We have identified core behaviours that help systems function better for people facing severe and multiple disadvantage. Through observing different fields including homelessness, violence, health, the arts, community development, substance misuse and youth work, we’ve seen that (i) it is the presence of these behaviours, more than any specific methodology, that seems to account for positive change and (ii) these behaviours need to be present and continually promoted in every part of the system.
These behaviours are about perspective, power and participation.
- People view themselves as part of an interconnected whole
Everyone working towards positive change understands that their actions form part of a web of activity made up of the contribution of many others. Everyone wants the system as a whole to work, and knows they cannot control it.
- People are viewed as resourceful and bringing strengths
Everyone is viewed as bringing both strengths and weaknesses as part of a resourceful network of people who are continually growing and learning from each other.
- People share a vision
People appreciate each other’s perspectives and seek common purpose and understanding.
- Power is shared, and equality of voice actively promoted
All people are able to play their fullest role in building an effective system. Unequal distribution of power, including structural inequality, is continually addressed.
- Decision-making is devolved
Those people closest to a complex situation are free to engage with its uniqueness and context and to use their initiative to respond to it.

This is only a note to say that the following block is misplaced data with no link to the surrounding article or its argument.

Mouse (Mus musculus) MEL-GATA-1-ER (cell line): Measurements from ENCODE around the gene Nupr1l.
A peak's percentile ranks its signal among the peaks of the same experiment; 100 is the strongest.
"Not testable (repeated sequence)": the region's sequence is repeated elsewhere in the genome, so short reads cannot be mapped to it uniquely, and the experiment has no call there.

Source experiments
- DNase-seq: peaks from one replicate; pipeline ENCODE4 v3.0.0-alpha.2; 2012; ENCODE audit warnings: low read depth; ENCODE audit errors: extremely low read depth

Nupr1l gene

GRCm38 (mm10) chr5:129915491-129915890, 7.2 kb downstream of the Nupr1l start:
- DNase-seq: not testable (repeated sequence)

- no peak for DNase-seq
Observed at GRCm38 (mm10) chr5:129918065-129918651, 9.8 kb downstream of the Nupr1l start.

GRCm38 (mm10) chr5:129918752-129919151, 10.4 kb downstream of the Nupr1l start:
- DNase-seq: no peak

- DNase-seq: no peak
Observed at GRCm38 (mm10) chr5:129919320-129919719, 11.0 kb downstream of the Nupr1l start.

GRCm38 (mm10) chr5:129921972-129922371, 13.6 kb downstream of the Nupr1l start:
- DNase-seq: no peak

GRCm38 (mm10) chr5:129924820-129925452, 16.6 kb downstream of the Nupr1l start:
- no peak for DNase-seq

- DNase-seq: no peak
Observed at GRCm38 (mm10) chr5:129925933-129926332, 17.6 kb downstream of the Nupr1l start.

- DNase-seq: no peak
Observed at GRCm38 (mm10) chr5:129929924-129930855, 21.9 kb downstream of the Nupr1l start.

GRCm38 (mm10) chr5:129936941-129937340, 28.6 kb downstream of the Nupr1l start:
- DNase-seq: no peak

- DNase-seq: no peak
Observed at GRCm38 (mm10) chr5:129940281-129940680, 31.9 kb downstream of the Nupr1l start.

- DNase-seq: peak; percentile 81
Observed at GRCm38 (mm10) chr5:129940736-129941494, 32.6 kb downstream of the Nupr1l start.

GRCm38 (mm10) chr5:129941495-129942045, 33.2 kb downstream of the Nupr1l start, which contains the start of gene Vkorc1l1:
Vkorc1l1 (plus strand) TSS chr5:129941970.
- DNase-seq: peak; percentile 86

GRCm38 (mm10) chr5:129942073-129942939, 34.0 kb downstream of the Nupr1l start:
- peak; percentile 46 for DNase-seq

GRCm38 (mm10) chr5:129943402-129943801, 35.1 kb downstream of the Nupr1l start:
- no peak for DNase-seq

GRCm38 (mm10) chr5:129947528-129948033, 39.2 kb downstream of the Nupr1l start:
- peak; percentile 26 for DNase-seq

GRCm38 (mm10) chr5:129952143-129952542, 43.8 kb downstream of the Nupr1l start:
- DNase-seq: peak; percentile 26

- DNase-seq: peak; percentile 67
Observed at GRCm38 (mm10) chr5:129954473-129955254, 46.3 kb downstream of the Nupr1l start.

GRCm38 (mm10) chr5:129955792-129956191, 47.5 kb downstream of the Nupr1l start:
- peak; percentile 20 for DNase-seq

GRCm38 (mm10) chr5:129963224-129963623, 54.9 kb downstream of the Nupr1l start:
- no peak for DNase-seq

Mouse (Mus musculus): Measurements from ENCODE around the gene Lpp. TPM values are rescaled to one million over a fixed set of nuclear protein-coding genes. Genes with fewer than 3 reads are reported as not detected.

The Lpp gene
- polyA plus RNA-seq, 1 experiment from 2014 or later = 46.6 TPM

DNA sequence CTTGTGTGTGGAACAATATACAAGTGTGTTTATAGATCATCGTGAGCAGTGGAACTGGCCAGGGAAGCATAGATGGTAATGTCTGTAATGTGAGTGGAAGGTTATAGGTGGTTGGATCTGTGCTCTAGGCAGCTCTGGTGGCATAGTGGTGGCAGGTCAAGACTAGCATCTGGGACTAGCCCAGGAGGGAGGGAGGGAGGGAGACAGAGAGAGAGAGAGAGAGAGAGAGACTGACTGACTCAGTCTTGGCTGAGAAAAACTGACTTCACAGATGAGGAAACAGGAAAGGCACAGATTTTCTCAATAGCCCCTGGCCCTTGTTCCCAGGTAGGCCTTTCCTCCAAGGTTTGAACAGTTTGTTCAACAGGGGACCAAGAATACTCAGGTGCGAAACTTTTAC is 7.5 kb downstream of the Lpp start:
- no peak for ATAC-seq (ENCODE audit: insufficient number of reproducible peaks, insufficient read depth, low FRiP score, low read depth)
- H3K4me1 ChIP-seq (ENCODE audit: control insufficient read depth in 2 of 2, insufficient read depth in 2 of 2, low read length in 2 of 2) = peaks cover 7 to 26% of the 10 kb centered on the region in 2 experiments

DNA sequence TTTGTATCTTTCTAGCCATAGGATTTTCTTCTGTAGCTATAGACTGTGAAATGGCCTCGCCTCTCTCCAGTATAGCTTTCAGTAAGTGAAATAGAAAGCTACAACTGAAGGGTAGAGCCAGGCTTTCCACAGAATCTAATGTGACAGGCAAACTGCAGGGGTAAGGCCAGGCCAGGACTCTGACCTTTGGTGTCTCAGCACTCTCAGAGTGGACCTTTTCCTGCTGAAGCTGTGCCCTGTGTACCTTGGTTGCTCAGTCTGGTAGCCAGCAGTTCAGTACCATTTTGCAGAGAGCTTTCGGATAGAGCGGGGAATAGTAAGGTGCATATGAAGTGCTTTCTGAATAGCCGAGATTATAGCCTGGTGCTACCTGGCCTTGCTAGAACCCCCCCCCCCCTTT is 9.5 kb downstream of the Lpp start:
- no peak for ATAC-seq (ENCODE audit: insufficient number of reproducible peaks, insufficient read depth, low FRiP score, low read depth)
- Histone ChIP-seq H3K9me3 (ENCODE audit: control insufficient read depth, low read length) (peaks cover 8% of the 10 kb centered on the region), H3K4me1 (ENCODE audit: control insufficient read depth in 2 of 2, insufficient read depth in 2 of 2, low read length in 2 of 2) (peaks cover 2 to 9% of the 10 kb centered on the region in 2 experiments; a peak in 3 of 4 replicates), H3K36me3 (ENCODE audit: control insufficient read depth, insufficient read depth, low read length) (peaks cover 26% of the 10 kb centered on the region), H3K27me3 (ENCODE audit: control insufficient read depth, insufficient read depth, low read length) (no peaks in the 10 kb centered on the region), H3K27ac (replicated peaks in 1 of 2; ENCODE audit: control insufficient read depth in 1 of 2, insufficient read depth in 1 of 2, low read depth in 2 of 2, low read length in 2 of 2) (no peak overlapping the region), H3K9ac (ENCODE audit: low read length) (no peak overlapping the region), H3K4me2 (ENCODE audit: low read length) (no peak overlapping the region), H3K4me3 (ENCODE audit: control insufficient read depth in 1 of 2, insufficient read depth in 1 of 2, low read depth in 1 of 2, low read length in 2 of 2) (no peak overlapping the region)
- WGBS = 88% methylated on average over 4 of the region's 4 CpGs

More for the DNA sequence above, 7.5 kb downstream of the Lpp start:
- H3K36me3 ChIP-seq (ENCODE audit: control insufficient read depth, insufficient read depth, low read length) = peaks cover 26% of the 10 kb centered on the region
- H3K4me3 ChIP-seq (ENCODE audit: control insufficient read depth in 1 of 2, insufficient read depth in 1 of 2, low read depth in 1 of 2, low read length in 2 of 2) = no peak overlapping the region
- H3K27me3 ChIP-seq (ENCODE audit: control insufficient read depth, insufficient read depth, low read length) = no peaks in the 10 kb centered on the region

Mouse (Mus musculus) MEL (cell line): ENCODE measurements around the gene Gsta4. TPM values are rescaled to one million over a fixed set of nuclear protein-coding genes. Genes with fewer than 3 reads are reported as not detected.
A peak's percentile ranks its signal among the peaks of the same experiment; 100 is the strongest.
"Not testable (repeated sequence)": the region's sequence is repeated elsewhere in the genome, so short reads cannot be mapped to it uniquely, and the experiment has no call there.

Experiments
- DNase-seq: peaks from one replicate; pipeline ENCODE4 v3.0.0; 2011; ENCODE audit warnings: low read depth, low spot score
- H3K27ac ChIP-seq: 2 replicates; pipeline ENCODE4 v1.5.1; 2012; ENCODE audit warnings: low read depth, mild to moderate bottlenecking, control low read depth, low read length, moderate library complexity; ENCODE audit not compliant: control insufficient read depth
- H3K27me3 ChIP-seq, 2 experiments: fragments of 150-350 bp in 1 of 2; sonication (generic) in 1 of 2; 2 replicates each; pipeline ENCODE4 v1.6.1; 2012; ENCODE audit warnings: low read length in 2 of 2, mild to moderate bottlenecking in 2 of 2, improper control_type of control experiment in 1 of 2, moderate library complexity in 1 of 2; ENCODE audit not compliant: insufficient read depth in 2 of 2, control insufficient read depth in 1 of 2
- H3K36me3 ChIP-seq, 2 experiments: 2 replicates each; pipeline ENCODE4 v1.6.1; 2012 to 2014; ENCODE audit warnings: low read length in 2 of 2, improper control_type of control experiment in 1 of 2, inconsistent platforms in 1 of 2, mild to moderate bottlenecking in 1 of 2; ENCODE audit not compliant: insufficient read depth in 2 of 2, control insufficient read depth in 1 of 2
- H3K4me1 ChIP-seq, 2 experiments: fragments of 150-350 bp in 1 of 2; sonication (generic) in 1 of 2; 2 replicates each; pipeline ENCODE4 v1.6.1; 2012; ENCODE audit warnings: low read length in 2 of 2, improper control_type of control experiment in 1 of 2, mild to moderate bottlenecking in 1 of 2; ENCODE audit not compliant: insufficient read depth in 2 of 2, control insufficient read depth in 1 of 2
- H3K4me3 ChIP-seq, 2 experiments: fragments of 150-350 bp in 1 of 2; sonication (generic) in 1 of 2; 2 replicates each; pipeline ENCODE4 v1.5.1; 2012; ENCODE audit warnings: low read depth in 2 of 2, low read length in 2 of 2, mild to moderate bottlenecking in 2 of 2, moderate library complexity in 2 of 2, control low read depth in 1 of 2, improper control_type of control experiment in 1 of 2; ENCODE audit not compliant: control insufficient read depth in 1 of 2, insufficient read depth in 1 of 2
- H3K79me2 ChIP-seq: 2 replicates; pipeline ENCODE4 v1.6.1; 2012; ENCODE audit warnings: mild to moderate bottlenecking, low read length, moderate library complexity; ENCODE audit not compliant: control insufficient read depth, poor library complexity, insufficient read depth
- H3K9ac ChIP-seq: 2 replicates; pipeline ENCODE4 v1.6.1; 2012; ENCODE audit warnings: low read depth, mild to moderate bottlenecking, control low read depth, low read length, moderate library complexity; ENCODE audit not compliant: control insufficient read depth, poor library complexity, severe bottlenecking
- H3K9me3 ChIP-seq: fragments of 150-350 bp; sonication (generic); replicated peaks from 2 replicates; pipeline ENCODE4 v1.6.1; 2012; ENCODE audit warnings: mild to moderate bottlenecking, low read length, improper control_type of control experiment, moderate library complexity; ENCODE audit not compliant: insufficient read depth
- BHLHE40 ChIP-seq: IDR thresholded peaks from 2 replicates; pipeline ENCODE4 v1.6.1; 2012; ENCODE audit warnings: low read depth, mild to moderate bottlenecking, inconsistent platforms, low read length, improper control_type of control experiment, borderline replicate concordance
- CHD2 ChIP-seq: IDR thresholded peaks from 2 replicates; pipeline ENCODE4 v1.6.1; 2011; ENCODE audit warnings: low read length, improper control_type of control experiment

- Accountability is mutual
System improvements are driven by accountability to the people being served. The people being served are supported to take responsibility for their own change.
- Open, trusting relationships enable effective dialogue
People feel safe to ask the difficult questions, voice disagreement and deal with the conflict and uncomfortable emotions that surface.
- Leadership is collaborative and promoted at every level
Leadership is identified and valued as much in the person experiencing interlocking disadvantages and the frontline worker, as in the CEO or commissioner.
- Feedback and collective learning drive adaptation
People can see a learning loop between the actions they take and their understanding of the problem they are trying to solve, so that each is being continually adapted and refined.
We hold five assumptions about the nature of systems which come from our experience of supporting change across the UK:
- Systems are complex and often messy webs that are constantly shifting. They consist of tangible things like people and organisations, connected by intangible things like history, worldviews, context and culture.
- Everyone who is part of a system holds a different perspective on its nature, purpose and boundaries. No one person holds the whole truth (including us).
- Everything and everyone exists in relationships, and these involve emotions.
- Change emerges from the way the whole system behaves not from the actions of any one project or organisation. We therefore need to help build the fitness of the system to generate positive change.
- The complexity of systems means we can’t fully plan how to achieve the changes we seek, but we can identify several conditions that enable positive change and the actions that are likely to move us toward our goal.